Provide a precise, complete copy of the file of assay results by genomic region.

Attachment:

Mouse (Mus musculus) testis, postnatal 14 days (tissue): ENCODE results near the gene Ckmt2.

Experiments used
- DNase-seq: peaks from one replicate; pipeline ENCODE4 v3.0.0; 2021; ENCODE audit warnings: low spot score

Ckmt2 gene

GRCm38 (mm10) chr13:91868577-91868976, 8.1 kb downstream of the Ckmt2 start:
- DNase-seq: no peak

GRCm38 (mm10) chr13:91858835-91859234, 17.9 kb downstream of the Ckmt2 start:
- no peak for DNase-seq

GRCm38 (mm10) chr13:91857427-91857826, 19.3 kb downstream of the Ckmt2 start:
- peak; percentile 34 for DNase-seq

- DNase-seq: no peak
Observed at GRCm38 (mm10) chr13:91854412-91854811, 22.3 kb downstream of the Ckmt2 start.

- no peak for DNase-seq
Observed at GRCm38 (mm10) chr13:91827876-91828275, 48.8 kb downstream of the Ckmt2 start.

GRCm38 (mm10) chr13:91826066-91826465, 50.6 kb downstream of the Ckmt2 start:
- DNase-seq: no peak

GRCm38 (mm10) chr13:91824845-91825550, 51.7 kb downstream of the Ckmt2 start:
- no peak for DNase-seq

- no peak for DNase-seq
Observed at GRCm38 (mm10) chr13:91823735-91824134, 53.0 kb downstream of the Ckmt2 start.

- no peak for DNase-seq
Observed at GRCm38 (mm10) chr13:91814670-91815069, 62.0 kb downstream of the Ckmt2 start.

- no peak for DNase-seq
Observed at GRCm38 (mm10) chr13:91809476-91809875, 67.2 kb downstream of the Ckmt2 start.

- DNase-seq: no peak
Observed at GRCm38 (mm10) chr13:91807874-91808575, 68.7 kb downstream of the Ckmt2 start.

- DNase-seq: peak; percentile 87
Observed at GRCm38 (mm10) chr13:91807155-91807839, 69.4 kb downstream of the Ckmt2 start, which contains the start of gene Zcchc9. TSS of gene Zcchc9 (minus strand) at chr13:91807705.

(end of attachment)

Mouse (Mus musculus) testis, postnatal 14 days (tissue): ENCODE results near the gene Ckmt2.

Experiments used
- DNase-seq: peaks from one replicate; pipeline ENCODE4 v3.0.0; 2021; ENCODE audit warnings: low spot score

Ckmt2 gene

GRCm38 (mm10) chr13:91868577-91868976, 8.1 kb downstream of the Ckmt2 start:
- DNase-seq: no peak

GRCm38 (mm10) chr13:91858835-91859234, 17.9 kb downstream of the Ckmt2 start:
- no peak for DNase-seq

GRCm38 (mm10) chr13:91857427-91857826, 19.3 kb downstream of the Ckmt2 start:
- peak; percentile 34 for DNase-seq

- DNase-seq: no peak
Observed at GRCm38 (mm10) chr13:91854412-91854811, 22.3 kb downstream of the Ckmt2 start.

- no peak for DNase-seq
Observed at GRCm38 (mm10) chr13:91827876-91828275, 48.8 kb downstream of the Ckmt2 start.

GRCm38 (mm10) chr13:91826066-91826465, 50.6 kb downstream of the Ckmt2 start:
- DNase-seq: no peak

GRCm38 (mm10) chr13:91824845-91825550, 51.7 kb downstream of the Ckmt2 start:
- no peak for DNase-seq

- no peak for DNase-seq
Observed at GRCm38 (mm10) chr13:91823735-91824134, 53.0 kb downstream of the Ckmt2 start.

- no peak for DNase-seq
Observed at GRCm38 (mm10) chr13:91814670-91815069, 62.0 kb downstream of the Ckmt2 start.

- no peak for DNase-seq
Observed at GRCm38 (mm10) chr13:91809476-91809875, 67.2 kb downstream of the Ckmt2 start.

- DNase-seq: no peak
Observed at GRCm38 (mm10) chr13:91807874-91808575, 68.7 kb downstream of the Ckmt2 start.

- DNase-seq: peak; percentile 87
Observed at GRCm38 (mm10) chr13:91807155-91807839, 69.4 kb downstream of the Ckmt2 start, which contains the start of gene Zcchc9. TSS of gene Zcchc9 (minus strand) at chr13:91807705.